MonGoose wrote:
Derby Ale wrote:Wouldn't a GPS unit be able to confirm this fairly easily? 87 feet seems like a lot for no one to have noticed in the last 15-20 years.

While GPS units can quickly pinpoint your horizontal location, acquiring a vertical elevation is more difficult due to the angle of the satellites. To acquire an elevation using GPS in the field, the GPS unit works for a significant amount of time (somewhere around 6-12 hours) and must remain undisturbed to acquire the reading. A handheld unit would not be able to give an accurate measurement, at least for mapping purposes. Obviously the top of Denali is a pretty hostile environment, so leaving equipment on top that remains undisturbed would present a challenge. But I do agree with you, I think they would have had some clue that they were off. But after all, who wants to be the one responsible for lowering America's highest peak?


Could the discrepancy also have something to with assumptions for the shape of the geoid, especially that far north (ie, close to the pole)?
So pleas'd at first the towering Alps we try,
Mount o'er the vales, and seem to tread the sky,
Th' increasing prospects tire our wand'ring eyes,
Hills peep o'er hills, and Alps on Alps arise!
-- Alexander Pope

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Re: The tallest mountain in America shrunk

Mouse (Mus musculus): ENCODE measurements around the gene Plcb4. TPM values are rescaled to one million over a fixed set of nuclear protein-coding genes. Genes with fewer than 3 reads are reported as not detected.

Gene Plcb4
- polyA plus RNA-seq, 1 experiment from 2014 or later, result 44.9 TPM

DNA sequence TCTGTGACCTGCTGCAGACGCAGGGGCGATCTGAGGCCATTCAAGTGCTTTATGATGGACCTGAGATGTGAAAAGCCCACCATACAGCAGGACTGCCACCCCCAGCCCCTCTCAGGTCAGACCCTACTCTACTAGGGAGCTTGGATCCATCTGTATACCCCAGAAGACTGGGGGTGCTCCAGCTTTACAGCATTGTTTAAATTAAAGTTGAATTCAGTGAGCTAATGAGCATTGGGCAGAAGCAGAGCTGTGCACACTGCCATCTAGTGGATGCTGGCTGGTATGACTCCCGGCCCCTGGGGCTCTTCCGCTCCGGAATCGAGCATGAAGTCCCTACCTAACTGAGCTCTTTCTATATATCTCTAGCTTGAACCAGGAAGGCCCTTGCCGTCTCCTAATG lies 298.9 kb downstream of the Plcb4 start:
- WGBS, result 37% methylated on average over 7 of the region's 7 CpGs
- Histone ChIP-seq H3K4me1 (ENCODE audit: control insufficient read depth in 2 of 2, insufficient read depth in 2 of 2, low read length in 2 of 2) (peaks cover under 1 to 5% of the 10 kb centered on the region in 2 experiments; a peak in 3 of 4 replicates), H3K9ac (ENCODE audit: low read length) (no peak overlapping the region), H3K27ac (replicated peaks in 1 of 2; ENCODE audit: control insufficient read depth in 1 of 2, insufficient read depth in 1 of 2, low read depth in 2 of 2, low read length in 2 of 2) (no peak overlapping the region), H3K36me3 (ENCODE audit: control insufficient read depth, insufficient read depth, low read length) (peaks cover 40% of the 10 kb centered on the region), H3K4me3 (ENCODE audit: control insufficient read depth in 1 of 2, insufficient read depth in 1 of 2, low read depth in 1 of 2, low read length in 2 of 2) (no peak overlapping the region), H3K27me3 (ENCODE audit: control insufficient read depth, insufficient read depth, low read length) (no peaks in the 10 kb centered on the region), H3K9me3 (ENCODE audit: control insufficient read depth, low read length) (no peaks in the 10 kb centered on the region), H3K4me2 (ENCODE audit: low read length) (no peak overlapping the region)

Postby Derby Ale » Thu Sep 12, 2013 2:51 pm

I can't speak to how accurate they are, but I know that even the handheld units are fairly quick at getting pretty close ... certainly better than 87 feet! :shock:

When I sold Material Handling equipment, when I needed a rough elevation game to quote long belt conveyors, I would pull out my Garmin Nav unit from the car. It was always very, very close to what blueprints indicated. I just set the unit on the belt at the inlet and at the discharge, let it settle for a minute and take a reading.

Though I can possibly imagine that the latitude Denali sits at might have some influence, still doubtful it would be much.

I suspect a lot has to do with the idea of not coming back and telling everyone that they climbed McKinley to 80 feet shy of the accepted summit.

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Re: The tallest mountain in America shrunk

Postby USAKeller » Thu Sep 12, 2013 3:07 pm

jeremy27 wrote:I blame Team OMG.

You know, I was going to say something in our trip report about how it felt a little shorter than 20,320' but decided to save that discussion for a rainy day (pun intended)! :wink: